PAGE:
David Smith. Australia. 1951

David Smith Australia 1951

  • Not on view

"I do not recognize the limits where painting ends and sculpture begins." So said Smith, who, in making Australia, used thin rods and plates of steel—simultaneously delicate and strong—to paint in space. Like a painting, Australia must be seen frontally if its form is to be grasped. It has been identified as an abstraction of a kangaroo, and its lines have that animal's leaping vitality. Though he began his career as a painter, Smith was inspired to make welded metal sculptures in 1930 when he saw those made by Pablo Picasso and Julio González.

Gallery label from 2007.

At the time of its completion, Australia was Smith’s largest sculpture. By welding together thin rods and plates of steel he created a work that is simultaneously delicate and strong, a masterpiece of tension, balance, and form that he described as a “drawing in space.” Sculpture has traditionally been defined by volume and mass; Australia is, in contrast, built of lines. In what might be described as an allover sculpture, the linear activity is greatest at the perimeters, while the center is nearly empty. Because of its title, the work is sometimes read as an abstracted kangaroo, its lines capturing the spring of the animal’s leap.

Gallery label from Abstract Expressionist New York, October 3, 2010-April 25, 2011.

In Australia Smith uses thin rods and plates of steel, simultaneously delicate and strong, to draw in space. Sculpture has traditionally gained power from solidity and mass, but Australia is linear, a skeleton. The Constructivists were the first to explore this kind of penetration of sculpture by empty space. Smith learned about it from photographs of the welded sculpture of Pablo Picasso: he had begun his career as a painter, but he knew how to weld (he had worked as a riveter in the automobile industry) and Picasso's works liberated him to start working in steel. Like a painting or drawing, Australia must be seen frontally if its form is to be grasped. It has been identified as an abstraction of a kangaroo, and its lines have that animal's leaping vitality; but it is an essay in tension, balance, and shape more than it is any kind of representation. In calling the work Australia, Smith may have had in mind the passages on that country in James Joyce's novel Finnegans Wake. He may also have been thinking of the magazine illustration of aboriginal Australian cave drawings that the critic Clement Greenberg sent him in September of 1950, with the note, "The one of the warrior reminds me particularly of some of your sculpture."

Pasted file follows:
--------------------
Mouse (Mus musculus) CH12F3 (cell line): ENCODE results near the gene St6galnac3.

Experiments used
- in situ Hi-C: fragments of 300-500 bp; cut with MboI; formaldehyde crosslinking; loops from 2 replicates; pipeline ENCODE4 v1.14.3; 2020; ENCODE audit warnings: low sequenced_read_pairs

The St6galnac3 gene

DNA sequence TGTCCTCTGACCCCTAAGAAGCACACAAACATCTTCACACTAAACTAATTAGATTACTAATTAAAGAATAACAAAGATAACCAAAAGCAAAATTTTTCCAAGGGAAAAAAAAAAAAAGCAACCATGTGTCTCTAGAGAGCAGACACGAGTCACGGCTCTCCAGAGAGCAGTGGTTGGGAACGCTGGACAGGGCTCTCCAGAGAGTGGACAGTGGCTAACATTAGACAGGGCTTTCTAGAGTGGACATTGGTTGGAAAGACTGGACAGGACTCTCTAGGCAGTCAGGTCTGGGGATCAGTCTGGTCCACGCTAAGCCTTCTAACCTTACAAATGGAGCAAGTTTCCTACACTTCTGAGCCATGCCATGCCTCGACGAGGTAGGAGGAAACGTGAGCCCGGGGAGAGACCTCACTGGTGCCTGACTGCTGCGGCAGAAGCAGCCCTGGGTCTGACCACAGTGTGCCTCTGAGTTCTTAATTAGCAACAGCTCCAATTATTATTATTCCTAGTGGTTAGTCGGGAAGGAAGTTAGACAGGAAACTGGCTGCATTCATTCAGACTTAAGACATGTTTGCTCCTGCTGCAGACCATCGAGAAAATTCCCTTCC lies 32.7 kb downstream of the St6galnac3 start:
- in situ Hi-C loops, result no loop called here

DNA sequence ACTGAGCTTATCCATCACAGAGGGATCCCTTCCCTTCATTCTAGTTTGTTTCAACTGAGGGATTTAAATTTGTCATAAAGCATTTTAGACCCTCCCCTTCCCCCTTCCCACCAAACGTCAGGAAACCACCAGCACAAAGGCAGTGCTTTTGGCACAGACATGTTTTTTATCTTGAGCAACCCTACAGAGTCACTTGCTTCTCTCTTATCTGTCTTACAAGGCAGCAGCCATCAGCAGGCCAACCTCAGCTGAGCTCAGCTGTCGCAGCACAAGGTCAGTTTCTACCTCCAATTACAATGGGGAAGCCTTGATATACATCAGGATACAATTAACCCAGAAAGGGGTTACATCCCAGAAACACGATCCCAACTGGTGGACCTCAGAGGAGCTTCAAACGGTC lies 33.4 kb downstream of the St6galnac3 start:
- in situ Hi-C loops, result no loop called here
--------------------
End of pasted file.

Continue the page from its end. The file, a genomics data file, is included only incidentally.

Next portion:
Publication excerpt from The Museum of Modern Art, MoMA Highlights, New York: The Museum of Modern Art, revised 2004, originally published 1999, p. 198.
Painted steel on cinder-block base
6' 7 1/2" x 8' 11 7/8" x 16 1/8" (202 x 274 x 41 cm), on cinder block base 17 1/2 x 16 3/4 x 15 1/4" (44.5 x 42.5 x 38.7 cm)
Gift of William Rubin
Object number
Painting and Sculpture

Installation views

MoMA collaborated with Google Arts & Culture Lab on a project using machine learning to identify artworks in installation photos.

If you notice an error, please contact us at digital@moma.org.

If you would like to reproduce an image of a work of art in MoMA’s collection, or an image of a MoMA publication or archival material (including installation views, checklists, and press releases), please contact Art Resource (publication in North America) or Scala Archives (publication in all other geographic locations).

All requests to license audio or video footage produced by MoMA should be addressed to Scala Archives at firenze@scalarchives.com. Motion picture film stills or motion picture footage from films in MoMA's Film Collection cannot be licensed by MoMA/Scala. For licensing motion picture film footage it is advised to apply directly to the copyright holders. For access to motion picture film stills please contact the Film Study Center. More information is also available about the film collection and the Circulating Film and Video Library.

If you would like to reproduce text from a MoMA publication or moma.org, please email text_permissions@moma.org. If you would like to publish text from MoMA’s archival materials, please fill out this permission form and send to archives@moma.org.

This record is a work in progress. If you have additional information or spotted an error, please send feedback to digital@moma.org.